In front of 91 world leaders, the mourning nation of South Africa and Obama’s clearly furious wife, Michelle, the president flirted, giggled, whispered like a recalcitrant child and made a damn fool of himself at first sight of Denmark’s voluptuously curvy and married prime minister, Helle Thorning-Schmidt.

Not to be outdone by the president’s bad behavior, the Danish hellcat hiked up her skirt to expose long Scandinavian legs covered by nothing more substantial than sheer black stockings.

With Michelle glowering, the world judging and mental fidelity floating into the abyss, the president leaned into the air space of the cross-legged Danish cupcake, who is known in Copenhagen as a fan of America’s randy TV show “Sex and the City.’’ It was the memorial equivalent of a bodice-ripper.

Thorning-Schmidt placed her hands dangerously close to Obama’s side. The president’s cackling head moved inches from the Danish tart’s and yards away from his wife’s. Obama then proceeded to absorb body heat from the Dane, which he won’t be feeling at home for a long time.

This wasn’t a key party. This was a service that filled an entire Johannesburg soccer stadium for Mandela …

Actually, it didn’t fill the stadium. The attendance was poor. But that’s beside the point of this article.

It was unseemly.

Michelle frowned and looked as if she wanted to spit acid at the man she married, a good-time guy who humiliated her in front of their friends, the world and a blonde bimbo who hadn’t the sense to cover up and keep it clean.

Finally, Obama posed for an iPhone selfie with the Danish hottie and British Prime Minister David Cameron.

Only after the damaging photo eruption did Obama get hold of himself and regain a dim memory of his marriage vows. He finally straightened his face and moved away from the gentle gams of the Danish object of his desire.

He leaned nearer to Michelle, who clearly wasn’t having any of her husband.

Perhaps at his wife’s insistence, he switched seats with her.

On Wednesday, Thorning-Schmidt saw nothing wrong with the public display of middle-aged lust. One Danish Facebook user called the antics of a president of 52 and a prime minister of 46 “frivolous and disrespectful”.  Another said it was “extremely inappropriate and embarrassing”.

But Thorning-Schmidt attempted to laugh off the whole thing, saying, “It was not inappropriate.’’ Not inappropriate?

Pairing a black suit and blue tie is not inappropriate. Giving your wife grounds for divorce might be seen as otherwise.

But people won’t soon forget the escapades of the people whose salaries they pay.

President Obama has some explaining to do. To the woman he married. To his daughters. To the people of South Africa. And to the scandalized folks here at home.

He owes the world an apology.

Are the folks here at home scandalized? Not all Americans seem to have been scandalized by Obama’s lies about the murderous attack in Benghazi, the Fast and Furious gun-running, the persecution of conservatives by the IRS and of journalists by the Department of Justice, the embracing of Iran, the false promises made for Obamacare. But maybe a giggling flirtation by the President at a state mourning ceremony will evoke national condemnation. We wait to see.

Obama did something worse on the same occasion. He shook the blood-stained hand of Raul Castro, the sadistic mass-murdering dictator of Cuba. (See here and here.)

That stupidity will certainly shake the pillars of US prestige throughout the world.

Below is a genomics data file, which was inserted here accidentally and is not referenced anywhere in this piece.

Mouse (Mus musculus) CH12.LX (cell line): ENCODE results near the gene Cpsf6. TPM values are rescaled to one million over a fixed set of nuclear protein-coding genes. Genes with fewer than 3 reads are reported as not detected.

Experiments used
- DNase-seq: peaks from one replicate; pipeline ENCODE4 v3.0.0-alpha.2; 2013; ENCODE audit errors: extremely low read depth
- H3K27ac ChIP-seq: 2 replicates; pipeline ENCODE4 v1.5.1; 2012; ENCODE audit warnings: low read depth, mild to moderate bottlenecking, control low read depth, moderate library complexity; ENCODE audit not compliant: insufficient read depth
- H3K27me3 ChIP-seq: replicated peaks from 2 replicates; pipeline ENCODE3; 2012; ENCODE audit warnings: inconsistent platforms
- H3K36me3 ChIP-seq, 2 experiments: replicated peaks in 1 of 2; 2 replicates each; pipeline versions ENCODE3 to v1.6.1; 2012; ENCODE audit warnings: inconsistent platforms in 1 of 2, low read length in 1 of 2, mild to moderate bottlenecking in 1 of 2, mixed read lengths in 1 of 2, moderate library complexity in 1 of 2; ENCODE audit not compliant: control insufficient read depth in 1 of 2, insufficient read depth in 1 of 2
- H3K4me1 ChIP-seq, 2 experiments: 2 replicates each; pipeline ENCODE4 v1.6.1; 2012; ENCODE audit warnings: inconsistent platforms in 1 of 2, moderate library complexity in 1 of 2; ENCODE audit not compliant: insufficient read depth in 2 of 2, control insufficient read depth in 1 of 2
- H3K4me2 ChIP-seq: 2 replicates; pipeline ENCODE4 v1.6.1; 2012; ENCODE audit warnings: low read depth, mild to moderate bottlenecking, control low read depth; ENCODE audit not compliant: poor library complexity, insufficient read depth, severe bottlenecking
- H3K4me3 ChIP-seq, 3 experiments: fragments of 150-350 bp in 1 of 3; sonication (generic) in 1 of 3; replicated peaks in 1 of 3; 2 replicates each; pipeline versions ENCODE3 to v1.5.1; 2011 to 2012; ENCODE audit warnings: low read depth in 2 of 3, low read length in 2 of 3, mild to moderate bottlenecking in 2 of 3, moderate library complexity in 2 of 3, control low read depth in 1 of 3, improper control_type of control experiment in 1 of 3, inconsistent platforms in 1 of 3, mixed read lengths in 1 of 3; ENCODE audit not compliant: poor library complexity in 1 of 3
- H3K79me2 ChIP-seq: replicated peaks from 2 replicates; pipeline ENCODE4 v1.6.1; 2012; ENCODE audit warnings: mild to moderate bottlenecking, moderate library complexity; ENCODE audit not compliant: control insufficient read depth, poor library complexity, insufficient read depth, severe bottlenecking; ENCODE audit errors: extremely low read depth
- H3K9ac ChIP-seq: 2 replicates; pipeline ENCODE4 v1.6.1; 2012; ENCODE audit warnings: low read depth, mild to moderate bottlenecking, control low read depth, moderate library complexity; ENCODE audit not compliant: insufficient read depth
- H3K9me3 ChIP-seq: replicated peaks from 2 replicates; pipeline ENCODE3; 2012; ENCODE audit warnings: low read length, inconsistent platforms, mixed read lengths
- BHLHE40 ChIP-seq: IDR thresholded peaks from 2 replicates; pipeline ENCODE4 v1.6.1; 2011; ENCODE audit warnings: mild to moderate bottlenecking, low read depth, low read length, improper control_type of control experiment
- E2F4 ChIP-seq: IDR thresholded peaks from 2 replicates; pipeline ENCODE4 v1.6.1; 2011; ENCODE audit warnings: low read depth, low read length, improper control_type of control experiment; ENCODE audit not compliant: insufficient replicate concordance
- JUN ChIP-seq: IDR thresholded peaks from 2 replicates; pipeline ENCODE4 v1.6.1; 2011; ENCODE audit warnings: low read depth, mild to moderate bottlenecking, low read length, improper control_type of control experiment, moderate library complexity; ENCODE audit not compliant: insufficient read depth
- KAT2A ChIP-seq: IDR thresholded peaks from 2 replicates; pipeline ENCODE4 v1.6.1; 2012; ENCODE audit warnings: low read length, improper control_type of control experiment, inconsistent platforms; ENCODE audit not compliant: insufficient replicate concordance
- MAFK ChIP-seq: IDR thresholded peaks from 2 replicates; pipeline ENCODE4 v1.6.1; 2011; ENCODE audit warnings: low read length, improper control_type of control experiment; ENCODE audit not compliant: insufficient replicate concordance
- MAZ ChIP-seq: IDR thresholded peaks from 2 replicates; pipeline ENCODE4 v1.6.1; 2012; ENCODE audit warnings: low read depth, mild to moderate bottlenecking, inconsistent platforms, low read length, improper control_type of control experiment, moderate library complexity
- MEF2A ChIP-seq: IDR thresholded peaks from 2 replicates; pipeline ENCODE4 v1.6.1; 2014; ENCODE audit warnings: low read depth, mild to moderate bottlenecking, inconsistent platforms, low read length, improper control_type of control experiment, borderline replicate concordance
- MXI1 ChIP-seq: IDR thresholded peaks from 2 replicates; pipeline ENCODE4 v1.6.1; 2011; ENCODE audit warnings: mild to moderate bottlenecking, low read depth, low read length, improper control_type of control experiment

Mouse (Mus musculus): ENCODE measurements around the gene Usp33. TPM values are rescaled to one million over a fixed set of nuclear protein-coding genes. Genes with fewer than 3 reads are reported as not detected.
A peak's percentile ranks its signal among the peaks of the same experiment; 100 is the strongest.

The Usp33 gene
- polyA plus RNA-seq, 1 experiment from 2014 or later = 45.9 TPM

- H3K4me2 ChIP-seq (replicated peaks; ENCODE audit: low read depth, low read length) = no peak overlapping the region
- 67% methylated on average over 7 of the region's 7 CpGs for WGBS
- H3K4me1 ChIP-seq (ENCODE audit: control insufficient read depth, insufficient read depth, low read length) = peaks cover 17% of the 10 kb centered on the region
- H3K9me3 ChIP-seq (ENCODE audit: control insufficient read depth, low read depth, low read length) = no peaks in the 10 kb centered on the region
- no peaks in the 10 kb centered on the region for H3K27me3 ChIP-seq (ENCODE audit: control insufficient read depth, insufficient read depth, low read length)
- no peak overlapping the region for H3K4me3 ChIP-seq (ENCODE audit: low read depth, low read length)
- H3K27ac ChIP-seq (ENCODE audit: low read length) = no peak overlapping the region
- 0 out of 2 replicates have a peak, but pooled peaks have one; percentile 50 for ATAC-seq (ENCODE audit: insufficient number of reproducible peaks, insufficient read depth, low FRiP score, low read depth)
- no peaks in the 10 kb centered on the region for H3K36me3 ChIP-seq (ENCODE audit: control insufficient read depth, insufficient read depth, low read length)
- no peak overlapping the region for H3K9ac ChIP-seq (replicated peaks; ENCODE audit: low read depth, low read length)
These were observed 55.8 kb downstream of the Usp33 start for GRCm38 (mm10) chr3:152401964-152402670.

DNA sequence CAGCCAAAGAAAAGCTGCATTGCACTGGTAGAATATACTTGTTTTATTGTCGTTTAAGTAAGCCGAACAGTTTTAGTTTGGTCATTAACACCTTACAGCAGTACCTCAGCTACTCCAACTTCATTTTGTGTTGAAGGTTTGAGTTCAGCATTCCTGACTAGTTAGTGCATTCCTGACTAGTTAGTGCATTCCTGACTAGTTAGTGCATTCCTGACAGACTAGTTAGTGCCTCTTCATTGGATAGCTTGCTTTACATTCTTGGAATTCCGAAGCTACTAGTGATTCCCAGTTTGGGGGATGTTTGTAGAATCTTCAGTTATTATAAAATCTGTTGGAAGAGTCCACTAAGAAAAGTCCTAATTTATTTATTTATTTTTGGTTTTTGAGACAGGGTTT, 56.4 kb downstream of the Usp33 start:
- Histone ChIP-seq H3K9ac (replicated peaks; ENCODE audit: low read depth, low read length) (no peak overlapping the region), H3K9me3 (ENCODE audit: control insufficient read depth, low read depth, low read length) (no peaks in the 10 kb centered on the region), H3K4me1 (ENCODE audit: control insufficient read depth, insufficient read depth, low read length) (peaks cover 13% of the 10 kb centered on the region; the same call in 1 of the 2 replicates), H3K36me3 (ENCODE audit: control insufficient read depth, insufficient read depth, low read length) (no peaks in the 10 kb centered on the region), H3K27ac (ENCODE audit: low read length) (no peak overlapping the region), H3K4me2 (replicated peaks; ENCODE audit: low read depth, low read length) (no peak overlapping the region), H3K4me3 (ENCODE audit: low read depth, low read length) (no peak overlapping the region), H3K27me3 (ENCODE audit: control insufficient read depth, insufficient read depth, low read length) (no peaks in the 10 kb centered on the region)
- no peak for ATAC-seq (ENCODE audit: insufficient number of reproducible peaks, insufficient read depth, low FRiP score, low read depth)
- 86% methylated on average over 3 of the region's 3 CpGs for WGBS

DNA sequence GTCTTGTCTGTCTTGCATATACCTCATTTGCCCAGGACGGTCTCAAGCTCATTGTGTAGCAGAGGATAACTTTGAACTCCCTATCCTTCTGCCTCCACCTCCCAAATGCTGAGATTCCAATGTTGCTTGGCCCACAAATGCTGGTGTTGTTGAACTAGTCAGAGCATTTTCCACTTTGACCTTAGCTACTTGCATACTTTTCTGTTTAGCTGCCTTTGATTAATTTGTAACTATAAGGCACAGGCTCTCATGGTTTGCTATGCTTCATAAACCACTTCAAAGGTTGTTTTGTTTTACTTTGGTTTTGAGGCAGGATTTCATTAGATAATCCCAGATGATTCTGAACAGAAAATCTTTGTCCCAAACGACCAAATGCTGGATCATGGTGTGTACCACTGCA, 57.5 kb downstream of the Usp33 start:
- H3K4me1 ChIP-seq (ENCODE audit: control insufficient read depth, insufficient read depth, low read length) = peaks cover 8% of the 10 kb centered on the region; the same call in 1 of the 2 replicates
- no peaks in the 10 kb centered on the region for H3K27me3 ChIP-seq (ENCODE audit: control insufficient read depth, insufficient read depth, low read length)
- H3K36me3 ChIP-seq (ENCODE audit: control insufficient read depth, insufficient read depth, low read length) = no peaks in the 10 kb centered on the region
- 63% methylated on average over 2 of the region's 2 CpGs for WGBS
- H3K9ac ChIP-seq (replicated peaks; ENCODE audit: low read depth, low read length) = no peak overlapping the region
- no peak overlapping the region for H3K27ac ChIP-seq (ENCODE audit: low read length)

Birds of a feather: Mandela, Gaddafi, Castro, Arafat, Mugabe 22

All four pictures copied, with gratitude, from Front Page.

See also our post of  June 11, 2013, Our need for idols: observations on Mandela and Gandhi.

Posted under Cuba, Libya, Palestinians, South Africa, Terrorism by Jillian Becker on Friday, December 6, 2013

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A reckless man and the promiscuous use of power 5

Today being the 50th anniversary of President Kennedy’s assassination, there will be many a paean of praise for him ringing through the land.

Though we deplore his assassination – most probably by the Communist arrested for the crime – we have found little to admire about JFK.

Which is why we were quite pleased to find this unenthusiastic review of his presidency and unflattering estimation of his character by Derek Hunter, who writes (in part) at Townhall:

President Kennedy remains popular with journalists and historians, but was not a popular president with the American people at the time. His re-election in 1964 was not certain. It was, in fact, a long shot at the time of his murder.

His presidency was, for the most part, a non-event. The Bay of Pigs was a fiasco, the Cuban Missile Crisis brought us to the brink of nuclear war, cost us missiles in Turkey and doomed Cuba to the underside of the Fidel Castro’s boot to this day.

On civil rights, something for which President Kennedy receives much credit and praise, he did little more than pay lip service to the concept. My friend and a host of the C4 Show … Clarence Mitchell IV, whose grandfather was Clarence Mitchell Jr., the chief lobbyist for the NAACP during the Kennedy years, tells me, “My grandfather always said President Kennedy, at the insistence of his brother Bobby, was not a champion of civil rights, that he was actually an obstacle. He kept things slow because he wanted the support of southern Democrats. It wasn’t about right and wrong with them, it was about what would get them the most votes.”

President Kennedy is given credit for the Civil Rights Act of 1964, but he had little to do with it aside from having spoken on the subject a few times. In fact, C4 tells me that in August of 1963 there was a “big meeting” of civil rights leaders at the White House with the Kennedy brothers because there was talk that they might not endorse JFK’s reelection. They were promised what politicians always promise voting blocs they’re stringing along – action after the election. Tragedy intervened, so we’ll never know what he might have done, but we do know what he did do and that wasn’t much at all.